FIG. 6 is an enlarged cross-sectional view illustrating a part of the device denoted as C in FIG. 4 as an exemplary non-punch-through type IGBT;

FIG. 7 is an enlarged cross-sectional view illustrating a part of the device denoted as C in FIG. 4 as an exemplary punch-through type IGBT;

FIG. 8 is an enlarged cross-sectional view showing a part of the device denoted as C in FIG. 4 as an exemplary trench gate type IGBT;

FIG. 9 is an enlarged cross-sectional view showing a part of the device denoted as C in FIG. 4 as an exemplary vertical type MOSFET;

FIG. 10 is a perspective view showing the insulator sheet in FIG. 3 attached onto the chip for patterning;

FIG. 11 is an enlarged cross-sectional view illustrating a part denoted as D in FIG. 10;

FIG. 12 is a graph showing a dependency of a substrate crack rate on a thickness of the substrate in the embodiment according to the present invention; and

FIG. 13 is a graph showing a dependency of the substrate crack rate on a thickness of the insulator in the embodiment according to the present invention.

DETAILED DESCRIPTION OF THE INVENTION

Some embodiments of the present invention will now be described in detail in conjunction with the accompanying drawings, which are schematically depicted by way of examples and are not scaled precisely.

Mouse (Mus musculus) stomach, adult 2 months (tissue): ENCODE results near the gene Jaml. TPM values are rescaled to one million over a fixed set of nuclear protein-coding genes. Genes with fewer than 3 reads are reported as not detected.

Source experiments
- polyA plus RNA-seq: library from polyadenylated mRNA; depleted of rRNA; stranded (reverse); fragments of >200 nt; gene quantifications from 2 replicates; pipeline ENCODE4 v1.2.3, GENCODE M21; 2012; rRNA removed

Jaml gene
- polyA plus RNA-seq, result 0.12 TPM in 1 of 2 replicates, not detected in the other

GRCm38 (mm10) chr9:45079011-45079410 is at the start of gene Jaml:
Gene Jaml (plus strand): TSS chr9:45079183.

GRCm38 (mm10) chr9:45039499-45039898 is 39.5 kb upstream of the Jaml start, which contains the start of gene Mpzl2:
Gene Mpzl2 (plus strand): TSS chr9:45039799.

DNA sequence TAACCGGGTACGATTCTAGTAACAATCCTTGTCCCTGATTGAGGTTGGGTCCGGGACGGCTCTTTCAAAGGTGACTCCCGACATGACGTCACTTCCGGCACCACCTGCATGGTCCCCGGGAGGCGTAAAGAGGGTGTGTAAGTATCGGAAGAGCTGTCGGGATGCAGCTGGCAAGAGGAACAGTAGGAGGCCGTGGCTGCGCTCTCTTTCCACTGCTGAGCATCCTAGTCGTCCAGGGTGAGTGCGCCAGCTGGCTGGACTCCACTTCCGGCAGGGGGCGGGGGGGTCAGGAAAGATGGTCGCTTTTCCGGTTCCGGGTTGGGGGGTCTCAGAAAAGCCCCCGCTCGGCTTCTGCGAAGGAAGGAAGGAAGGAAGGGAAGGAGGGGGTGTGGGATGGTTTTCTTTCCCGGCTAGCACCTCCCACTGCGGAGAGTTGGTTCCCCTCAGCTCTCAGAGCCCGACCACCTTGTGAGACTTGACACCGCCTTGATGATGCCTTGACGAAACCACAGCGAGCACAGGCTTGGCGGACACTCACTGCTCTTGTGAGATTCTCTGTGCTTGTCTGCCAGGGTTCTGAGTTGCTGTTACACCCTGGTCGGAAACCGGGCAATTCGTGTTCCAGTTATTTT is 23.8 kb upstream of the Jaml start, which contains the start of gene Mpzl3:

FIG. 1 is a diagram illustrating a manufacturing method of a semiconductor device according to an embodiment of the present invention.

First, a wafer 1 of about 300 micrometers in thickness is prepared, and after the wafer 1 undergoes a predetermined wafer process to form elements therein, an aluminum layer 2 is deposited thereon to finally serve as electrodes (step S101). In such a case, a surface area between the electrodes is provided with a passivation film of a substance such as polyimide, which is typically 5 to 10 micrometers in thickness.

Then, a polyimide sheet 3 of 100 micrometers in thickness, serving as an insulator sheet, is prepared (step S111). Subsequent to this, the polyimide sheet is punch-pressed to remove the parts corresponding to the aluminum layer to obtain a patterned polyimide sheet 3′ (step S112).

The polyimide sheet may be varied in size to have masks for a larger chip as in FIG. 2 and for a smaller chip as in FIG. 3, respectively. These figures illustrate parts that would be four separate device forming regions although they are scaled differently from each other.

A polyimide sheet pattern 50 for the larger chip in FIG. 2 defines a square device forming region of approximately 14 mm in each side and includes separate patterned segments, namely patterned segments 51 which correspond to outside part of the device forming regions and patterned segments 52 which correspond to the passivation polyimide film provided between the aluminum electrodes within the device forming region.